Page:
Saturday, September 11, 2010


Photo: via Garden Rooms 

Thursday, September 9, 2010


I'm loving these two spaces, the second seems like a more feminine version of the first. Also I know I've been gone for a long time but I promise I'll be better about posting in the coming weeks. I've got lots of new and exciting recipes and as soon as I take some pictures the blog will be back!  

Monday, August 23, 2010

Summer Squash Ribbons

Summer Squash Ribbons
This is an amazing recipe and healthy too! After a week of visiting with friends and eating my Mom's cooking I decided I needed to go back to something more pure. This recipe from Kitchn fit the bill. My camera needs to be charged to the photo is theirs. 
Serves 4
1 1/2 pounds zucchini, yellow, or zephyr squash
1 shallot, very thinly sliced (about 2 tablespoons)
2 tablespoons extra virgin olive oil
2 teaspoons white wine vinegar
Salt and freshly ground black pepper
1/4 cup chiffonade of basil
1/4 cup toasted pine nuts
2 ounces goat cheese
Trim the ends off the squash and, using a mandoline, vegetable peeler, or knife, cut the squash lengthwise into very thin strips.
Place in a large bowl with the sliced shallot, olive oil, and vinegar, and gently toss to combine. Let stand for 10 minutes.
Season to taste with salt and pepper. Then add the basil and pine nuts and gently toss to combine.
Transfer to a serving dish(es) and crumble goat cheese on top. Serve immediately.

Friday, July 16, 2010

Incredible Photo

My Mom called yesteday and we began talking about photography, specifically Gordon Park's photography. Since high school I've loved everything about photography, mostly the magical time spent in the dark room. Lately, I've really missed the "process" of photography as I've pretty much switched over to digital. When I was in high school it was nearly impossible to get me out of the darkroom or away from a photography book. My senior year I had the opportunity to meet Gordon Parks at the Cincinnati Art Museum. It will forever be a favorite memory. Not only is his work amazing, but he was an incredible man. He died several years ago but his work will stand the test of time. I've always thought his village voice obituary captured his spirit. "Talk about flipping the script: Gordon Parks was born dead and damn near buried alive. Then went on to live to the ripe young age of 93. Fortunately, two doctors were attendant that November 30 in 1912. The thinking one had the brainstorm of immersing the stillborn infant in ice water to jump-start his heart and gave him a fully operational third eye in the process. Total immersion of head and heart would become his lifelong m.o. Given his staggering output as photographer, filmmaker, writer, painter, choreographer, and composer, he seems to have not slept much after his rebirth. Orphaned by his mother's death and sent to live with an aunt, he was thrown out into a subzero Minnesota winter at 14 by her model-of-man's-inhumanity husband. So take a memo: the mark of a visionary is being a young Black man in the Depression and blowing $7.50—a month of meals back then—on a camera. Only lo and behold the fledgling shutterbug begins showing at the local Eastman Kodak shop by impressing the manager's wife." To read more visit this link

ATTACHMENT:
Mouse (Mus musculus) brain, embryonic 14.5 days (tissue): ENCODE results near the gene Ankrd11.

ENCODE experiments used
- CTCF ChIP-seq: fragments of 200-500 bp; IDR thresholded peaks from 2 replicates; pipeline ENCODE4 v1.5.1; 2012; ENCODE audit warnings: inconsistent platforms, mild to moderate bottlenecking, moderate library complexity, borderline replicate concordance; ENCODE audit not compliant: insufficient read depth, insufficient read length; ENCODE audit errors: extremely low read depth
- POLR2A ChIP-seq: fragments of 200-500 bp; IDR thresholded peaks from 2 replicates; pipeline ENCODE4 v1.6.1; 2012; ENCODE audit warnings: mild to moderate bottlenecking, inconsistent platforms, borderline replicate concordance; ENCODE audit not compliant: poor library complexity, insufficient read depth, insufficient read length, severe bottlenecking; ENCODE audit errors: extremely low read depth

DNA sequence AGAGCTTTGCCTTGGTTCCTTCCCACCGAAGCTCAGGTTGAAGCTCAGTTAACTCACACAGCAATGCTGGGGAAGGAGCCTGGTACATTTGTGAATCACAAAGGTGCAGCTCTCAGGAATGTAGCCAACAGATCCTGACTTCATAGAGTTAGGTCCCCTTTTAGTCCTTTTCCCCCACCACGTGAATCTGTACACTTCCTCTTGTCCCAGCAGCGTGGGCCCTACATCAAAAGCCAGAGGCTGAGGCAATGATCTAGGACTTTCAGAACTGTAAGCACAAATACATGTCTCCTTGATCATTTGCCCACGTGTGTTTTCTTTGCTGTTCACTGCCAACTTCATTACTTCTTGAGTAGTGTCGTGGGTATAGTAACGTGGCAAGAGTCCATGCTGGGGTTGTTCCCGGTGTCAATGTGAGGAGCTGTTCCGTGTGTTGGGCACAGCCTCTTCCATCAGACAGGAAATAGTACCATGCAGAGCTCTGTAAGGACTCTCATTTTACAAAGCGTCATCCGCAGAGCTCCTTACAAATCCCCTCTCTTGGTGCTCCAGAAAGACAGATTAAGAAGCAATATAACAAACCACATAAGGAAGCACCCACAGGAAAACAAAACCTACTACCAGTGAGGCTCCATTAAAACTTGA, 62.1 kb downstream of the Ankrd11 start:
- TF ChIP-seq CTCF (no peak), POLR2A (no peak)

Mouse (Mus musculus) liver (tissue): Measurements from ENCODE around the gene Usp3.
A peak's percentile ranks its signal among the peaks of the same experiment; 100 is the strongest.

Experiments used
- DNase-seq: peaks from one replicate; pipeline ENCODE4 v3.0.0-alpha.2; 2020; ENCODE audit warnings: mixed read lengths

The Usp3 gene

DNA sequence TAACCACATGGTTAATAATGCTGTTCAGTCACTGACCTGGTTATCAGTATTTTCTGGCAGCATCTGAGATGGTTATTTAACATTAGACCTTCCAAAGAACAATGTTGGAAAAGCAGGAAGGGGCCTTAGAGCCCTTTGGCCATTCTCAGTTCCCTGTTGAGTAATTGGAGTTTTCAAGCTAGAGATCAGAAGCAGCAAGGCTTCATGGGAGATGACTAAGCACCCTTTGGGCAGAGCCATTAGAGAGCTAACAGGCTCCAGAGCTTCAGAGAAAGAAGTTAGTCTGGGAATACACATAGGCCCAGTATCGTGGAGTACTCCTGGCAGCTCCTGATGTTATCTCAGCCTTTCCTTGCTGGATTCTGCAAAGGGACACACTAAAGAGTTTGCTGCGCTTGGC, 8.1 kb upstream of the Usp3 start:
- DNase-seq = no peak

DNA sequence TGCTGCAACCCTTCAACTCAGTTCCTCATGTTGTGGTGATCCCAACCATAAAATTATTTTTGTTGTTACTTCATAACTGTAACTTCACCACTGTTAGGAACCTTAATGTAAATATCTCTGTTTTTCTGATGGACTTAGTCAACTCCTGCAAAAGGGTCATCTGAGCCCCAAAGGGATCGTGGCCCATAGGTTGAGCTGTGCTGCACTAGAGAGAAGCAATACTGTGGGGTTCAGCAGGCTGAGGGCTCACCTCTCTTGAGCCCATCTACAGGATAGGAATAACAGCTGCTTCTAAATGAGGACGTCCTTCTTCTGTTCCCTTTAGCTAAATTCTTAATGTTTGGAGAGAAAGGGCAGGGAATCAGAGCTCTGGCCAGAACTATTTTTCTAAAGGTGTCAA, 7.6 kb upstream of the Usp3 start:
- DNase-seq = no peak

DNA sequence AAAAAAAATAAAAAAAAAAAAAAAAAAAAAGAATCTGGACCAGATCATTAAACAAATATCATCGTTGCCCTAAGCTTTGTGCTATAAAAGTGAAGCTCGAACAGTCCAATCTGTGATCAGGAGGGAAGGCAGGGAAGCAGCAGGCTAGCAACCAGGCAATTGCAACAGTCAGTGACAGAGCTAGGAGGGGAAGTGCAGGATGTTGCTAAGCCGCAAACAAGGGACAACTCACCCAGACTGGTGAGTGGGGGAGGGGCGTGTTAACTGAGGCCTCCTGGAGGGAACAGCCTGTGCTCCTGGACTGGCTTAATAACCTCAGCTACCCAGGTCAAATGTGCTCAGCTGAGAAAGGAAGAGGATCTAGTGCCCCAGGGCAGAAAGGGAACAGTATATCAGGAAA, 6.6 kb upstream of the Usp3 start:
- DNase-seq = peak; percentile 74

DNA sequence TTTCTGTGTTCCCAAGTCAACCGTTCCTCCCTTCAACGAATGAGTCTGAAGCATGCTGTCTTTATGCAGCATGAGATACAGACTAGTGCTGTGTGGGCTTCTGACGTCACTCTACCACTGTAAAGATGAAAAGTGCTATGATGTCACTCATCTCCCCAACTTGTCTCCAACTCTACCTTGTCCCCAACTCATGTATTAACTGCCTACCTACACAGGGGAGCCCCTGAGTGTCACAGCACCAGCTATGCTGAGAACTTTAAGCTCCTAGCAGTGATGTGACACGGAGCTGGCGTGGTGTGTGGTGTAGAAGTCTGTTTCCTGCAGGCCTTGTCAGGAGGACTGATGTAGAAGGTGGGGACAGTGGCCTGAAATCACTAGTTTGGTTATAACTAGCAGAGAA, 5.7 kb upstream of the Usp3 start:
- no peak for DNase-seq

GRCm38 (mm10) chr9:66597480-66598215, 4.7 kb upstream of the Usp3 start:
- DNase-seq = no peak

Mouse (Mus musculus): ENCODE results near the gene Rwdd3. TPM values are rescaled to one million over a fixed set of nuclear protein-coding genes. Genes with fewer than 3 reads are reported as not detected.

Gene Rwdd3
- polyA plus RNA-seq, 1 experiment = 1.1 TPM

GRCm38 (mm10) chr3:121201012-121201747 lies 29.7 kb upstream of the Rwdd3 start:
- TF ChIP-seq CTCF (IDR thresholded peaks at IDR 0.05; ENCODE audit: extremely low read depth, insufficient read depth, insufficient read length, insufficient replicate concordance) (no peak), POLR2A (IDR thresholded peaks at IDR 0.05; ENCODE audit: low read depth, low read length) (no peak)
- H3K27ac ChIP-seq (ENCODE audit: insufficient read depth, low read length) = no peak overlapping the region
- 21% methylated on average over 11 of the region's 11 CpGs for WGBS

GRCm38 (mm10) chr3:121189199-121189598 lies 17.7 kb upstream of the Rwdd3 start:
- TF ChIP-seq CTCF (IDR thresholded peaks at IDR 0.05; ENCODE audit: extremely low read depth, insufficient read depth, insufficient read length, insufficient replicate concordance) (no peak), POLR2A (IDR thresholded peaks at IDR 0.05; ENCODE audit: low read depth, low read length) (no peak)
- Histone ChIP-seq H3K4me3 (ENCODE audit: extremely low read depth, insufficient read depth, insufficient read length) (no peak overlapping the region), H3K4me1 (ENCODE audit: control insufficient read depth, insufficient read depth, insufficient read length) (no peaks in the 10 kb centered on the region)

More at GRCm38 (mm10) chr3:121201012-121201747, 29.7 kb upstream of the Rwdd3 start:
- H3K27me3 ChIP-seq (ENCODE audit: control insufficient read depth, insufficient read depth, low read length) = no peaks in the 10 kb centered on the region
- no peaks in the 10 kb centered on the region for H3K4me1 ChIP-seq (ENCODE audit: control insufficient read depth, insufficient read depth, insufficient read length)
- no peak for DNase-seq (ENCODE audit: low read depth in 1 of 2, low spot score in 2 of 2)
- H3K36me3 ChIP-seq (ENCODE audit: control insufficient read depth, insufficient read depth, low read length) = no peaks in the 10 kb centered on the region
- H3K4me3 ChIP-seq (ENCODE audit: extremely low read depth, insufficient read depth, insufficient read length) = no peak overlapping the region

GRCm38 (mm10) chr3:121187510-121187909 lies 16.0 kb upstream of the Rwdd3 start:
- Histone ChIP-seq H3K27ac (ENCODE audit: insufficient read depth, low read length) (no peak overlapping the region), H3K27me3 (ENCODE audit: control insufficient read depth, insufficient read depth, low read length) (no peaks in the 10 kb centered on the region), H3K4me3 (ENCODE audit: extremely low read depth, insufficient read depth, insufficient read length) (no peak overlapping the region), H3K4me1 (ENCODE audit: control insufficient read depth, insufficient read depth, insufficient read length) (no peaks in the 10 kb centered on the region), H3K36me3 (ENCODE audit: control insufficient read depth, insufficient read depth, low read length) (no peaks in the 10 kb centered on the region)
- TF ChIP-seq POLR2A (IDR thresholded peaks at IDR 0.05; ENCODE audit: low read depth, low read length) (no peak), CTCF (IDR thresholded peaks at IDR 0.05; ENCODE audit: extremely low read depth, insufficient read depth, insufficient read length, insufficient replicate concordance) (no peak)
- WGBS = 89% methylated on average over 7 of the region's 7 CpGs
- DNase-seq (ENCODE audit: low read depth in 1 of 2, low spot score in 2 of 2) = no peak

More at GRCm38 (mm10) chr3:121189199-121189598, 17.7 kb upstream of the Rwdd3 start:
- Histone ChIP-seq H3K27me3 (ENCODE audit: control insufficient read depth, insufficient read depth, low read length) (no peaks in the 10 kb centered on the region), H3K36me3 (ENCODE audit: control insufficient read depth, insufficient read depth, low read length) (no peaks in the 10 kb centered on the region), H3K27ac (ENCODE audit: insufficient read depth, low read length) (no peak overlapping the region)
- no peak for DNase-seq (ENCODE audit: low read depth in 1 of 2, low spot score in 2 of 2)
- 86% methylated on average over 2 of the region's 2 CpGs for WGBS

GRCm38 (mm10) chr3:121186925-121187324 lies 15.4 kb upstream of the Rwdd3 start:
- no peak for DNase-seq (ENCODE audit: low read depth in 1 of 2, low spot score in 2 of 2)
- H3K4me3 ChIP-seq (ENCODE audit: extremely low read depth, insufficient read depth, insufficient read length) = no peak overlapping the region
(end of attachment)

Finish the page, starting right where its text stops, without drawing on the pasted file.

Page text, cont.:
Sunday, June 27, 2010

Sunday, June 20, 2010


I've been feeling rather uninspired lately hence my absence, luckily I think that is beginning to change. I'm hoping this post will be one of the many this summer. I'm working in Charlotte at an incredible organization called the Council for Children's Rights. Unfortunately for those that read my blog, the excitement over my work has kept me away from the kitchen. My parents came up to visit for the weekend and to celebrate Father's Day. It was great fun showing them around my new "home". We went out to dinner at BLT Steak and while I think we were all a little underwhelmed, we did agree that the popovers were tremendous. Here is the recipe. 
PopoversServes six (approximately twelve popovers)
4 c. milk, warmed
8 eggs
4 c. flour
1 ½ heaping tbsp. salt
2 ¼ c. grated Gruyere
Place the popover pan in the oven. Heat the oven and pan to 350º. Gently warm the milk over low heat and set aside. Whisk the eggs until frothy and slowly whisk in the milk (so as not to cook the eggs). Set the mixture aside. Sift the flour with the salt. Slowly add this dry mixture to the egg mixture and gently combine until mostly smooth. Remove the popover pan from the oven and spray with nonstick vegetable spray. While the batter is still slightly warm, fill each popover cup three-fourths full. Top each popover with approximately 2 ½ tbsps. of the grated cheese. Bake at 350º for 50 minutes, rotating pan half a turn after fifteen minutes, until the popovers are golden brown. Take out of oven, remove from pan, and serve immediately.

Monday, June 7, 2010



Thursday, June 3, 2010


via the sartorialist

Wednesday, June 2, 2010


Watermelon Salad

2 avocados, pitted and peeled and cut in 1/2" chunks
2 limes juiced
1 grapefruit sliced into wedges
1-2 lbs. watermelon,seeded and cut into 1" chunks
1 Tbs extra-virgin olive oil
feta sliced into thin rectangles
1/2 bunch cilantro (optional)
kosher salt and pepper to taste

In large bowl, add cut avocado. Cover with lime juice. Add the rest of the ingredients. Drizzle with olive oil and toss with fresh cilantro, salt and pepper.

Thursday, May 27, 2010


Monday, May 24, 2010


It is raining and cold in Charlotte today which makes me think this picture is all the more dreamy. I can't wait for my Charleston reunion this weekend and Chrissie's wedding festivities.

Sunday, May 23, 2010


Saturday, May 22, 2010


I love meeting new people and trying new cuisines so when my next door neighbors invited me to a cookout I decided it would be a great way to learn more about Egypt and Ethiopia. Turns out I was right and I got a new recipe and some new friends in the process! So far my transition to Charlotte has been a breeze, I've got a great roommate, great job and have enjoyed exploring a new city. Here is the recipe we had for Kafta. 

  • 1 1/2 pounds lean ground beef
  • 1 medium onion, grated
  • 1/2 cup finely chopped fresh parsley
  • 1/4 teaspoon cayenne pepper
  • 1/4 teaspoon ground allspice
  • 1 teaspoon salt, or to taste
  • 1/4 teaspoon black pepper
  • 6 wooden or metal skewers

  • Directions
  1. Preheat an outdoor grill for high heat. If using wooden skewers, soak in water.